Wednesday, January 27, 2010

Less sex ed, more pregnant kids

That's the headline on this Salon story: 'A 2006 spike in teen parenthood coincides with increased abstinence-only sex education.'

And this comment gets the prize for best comment ever.

And then, there's this story about so-called "sexting". It's horrifying.


  1. It's quite clear that abstinence only sex education doesn't work. However...

    When I was a child, abortion was illegal, selling contraceptives to minors was illegal, sex education- in progressive communities- consisted of a half hour movie so vague that if you didn't already know what it was about, you wouldn't figure it out from what was on screen... and the illegitimacy rate was about 11%, and STDs among minors so rare it was an alert-the-DA condition when it ocurred. today we have high schools where 1 in 7 girls are pregnant , (on top of the US crossing the 50 million abortions per year plateau), and schools with nearly 1 in 4 having an STD. From what I read in British newspapers, their situation is even worse- and they have comprehensive sex education.

    I'm not saying sex education causes these problems- I support comprehensive sex ed. But it sure isn't stopping them, either. But if you talk about how coarse society has become, you get roundly ridiculed. Is there an answer, or is this just the new norm we have to accept?

  2. On the question of whether sex ed is or isn't stopping them, there actually are data indicating that people who go through comprehensive sex ed delay first intercourse and are more likely to use contraception. (If I have time later I'll look for some links.) There's also some surprising, and counterintuitive, data on teen-pregnancy rates in the 50s vs. today. (Paging DairyStateMom -- she's been tracking this closely.) As for coarseness in society -- yeah, that's an issue, and I've not heard anyone in my community ridiculed for expressing concern about it. OTOH, prosecuting teen-age girls for having themselves photographed nude or semi-nude strikes me as draconian (and I'm **not** accusing you of advocating that, BTW, Joel...)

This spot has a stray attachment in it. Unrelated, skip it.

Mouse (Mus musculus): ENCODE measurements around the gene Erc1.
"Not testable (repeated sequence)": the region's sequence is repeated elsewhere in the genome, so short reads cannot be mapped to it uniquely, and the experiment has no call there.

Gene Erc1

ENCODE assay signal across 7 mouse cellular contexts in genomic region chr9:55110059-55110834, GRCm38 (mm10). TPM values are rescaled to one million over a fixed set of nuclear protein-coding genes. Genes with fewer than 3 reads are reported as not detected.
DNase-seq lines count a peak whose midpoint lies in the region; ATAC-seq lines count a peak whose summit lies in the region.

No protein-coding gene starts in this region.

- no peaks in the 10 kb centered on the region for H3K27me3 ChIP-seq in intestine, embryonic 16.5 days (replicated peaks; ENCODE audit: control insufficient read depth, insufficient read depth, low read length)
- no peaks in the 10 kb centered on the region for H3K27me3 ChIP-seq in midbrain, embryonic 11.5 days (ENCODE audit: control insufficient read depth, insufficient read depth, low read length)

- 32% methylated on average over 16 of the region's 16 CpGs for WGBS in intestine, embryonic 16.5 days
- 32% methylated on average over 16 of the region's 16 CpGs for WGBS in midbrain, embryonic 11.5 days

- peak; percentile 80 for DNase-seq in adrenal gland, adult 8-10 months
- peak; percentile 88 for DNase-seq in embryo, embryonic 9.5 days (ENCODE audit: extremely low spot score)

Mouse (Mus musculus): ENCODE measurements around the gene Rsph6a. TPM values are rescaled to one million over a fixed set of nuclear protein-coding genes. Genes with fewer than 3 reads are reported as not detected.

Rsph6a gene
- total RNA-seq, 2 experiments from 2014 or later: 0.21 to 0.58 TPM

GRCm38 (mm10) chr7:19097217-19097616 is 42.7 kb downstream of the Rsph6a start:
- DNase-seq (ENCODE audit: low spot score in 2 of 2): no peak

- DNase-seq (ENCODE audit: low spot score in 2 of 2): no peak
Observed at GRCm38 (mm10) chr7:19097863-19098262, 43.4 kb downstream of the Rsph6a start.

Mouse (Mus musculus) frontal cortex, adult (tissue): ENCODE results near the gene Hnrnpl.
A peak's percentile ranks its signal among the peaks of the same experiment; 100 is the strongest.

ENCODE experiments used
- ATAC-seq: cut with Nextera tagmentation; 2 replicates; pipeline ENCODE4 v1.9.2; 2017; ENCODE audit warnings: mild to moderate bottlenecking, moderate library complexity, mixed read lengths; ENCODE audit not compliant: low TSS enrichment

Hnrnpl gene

3. Yeah, the prosecuting of teens sexting is horrible. D.A.s who ruin lives for political pandering deserve their own special level of Hell.

  4. Joel --- I'm not sure how old you are, so I can't comment intelligently about what year you're discussing with an "illegitimacy rate" of about 11%, but I can tell you that the pregnancy rate among U.S. teen-agers (15-17 years old) reached an all-time high of 96 per 1,000 in 1957, and it's been dropping ever since except for the slight uptick in the last two years. Now it hovers around 50 in 1,000 girls.

    Folks got married younger then, though; the median age for marriage was hovering around 20-ish for women and 22-ish for men in the 50's, and now it's over 25 for both men and women. (And as I'm sure you know, a median age of 20 means that there were as many people younger than 20 getting married as people older than 20. So a lot of teen-agers were getting married.)

    I would be interested to know where your 50 million abortions per year figure comes from. The Guttmacher Institute (also my source on teen pregnancy statistics) gives figures several orders of magnitude lower -- around 1.3 million or 1.2 million annually.

    Finally, I'd agree that our culture is coarser than it was when DSD and I were younger, and that it isn't necessarily a good thing. However, "coarser" once meant that women were showing their ankles and had the effrontery to smoke a cigarette on the street. Cultures change all the time; some things will always exist that are lousy, and some things will always exist that are lovely.

    How about if we agree that comprehensive, fact-based, scientifically sound sexuality education is A Good Thing -- for everyone, not just kids? And how about if we further agree that solid numbers, based on facts, are the best kind to use in education -- or in blog comments?


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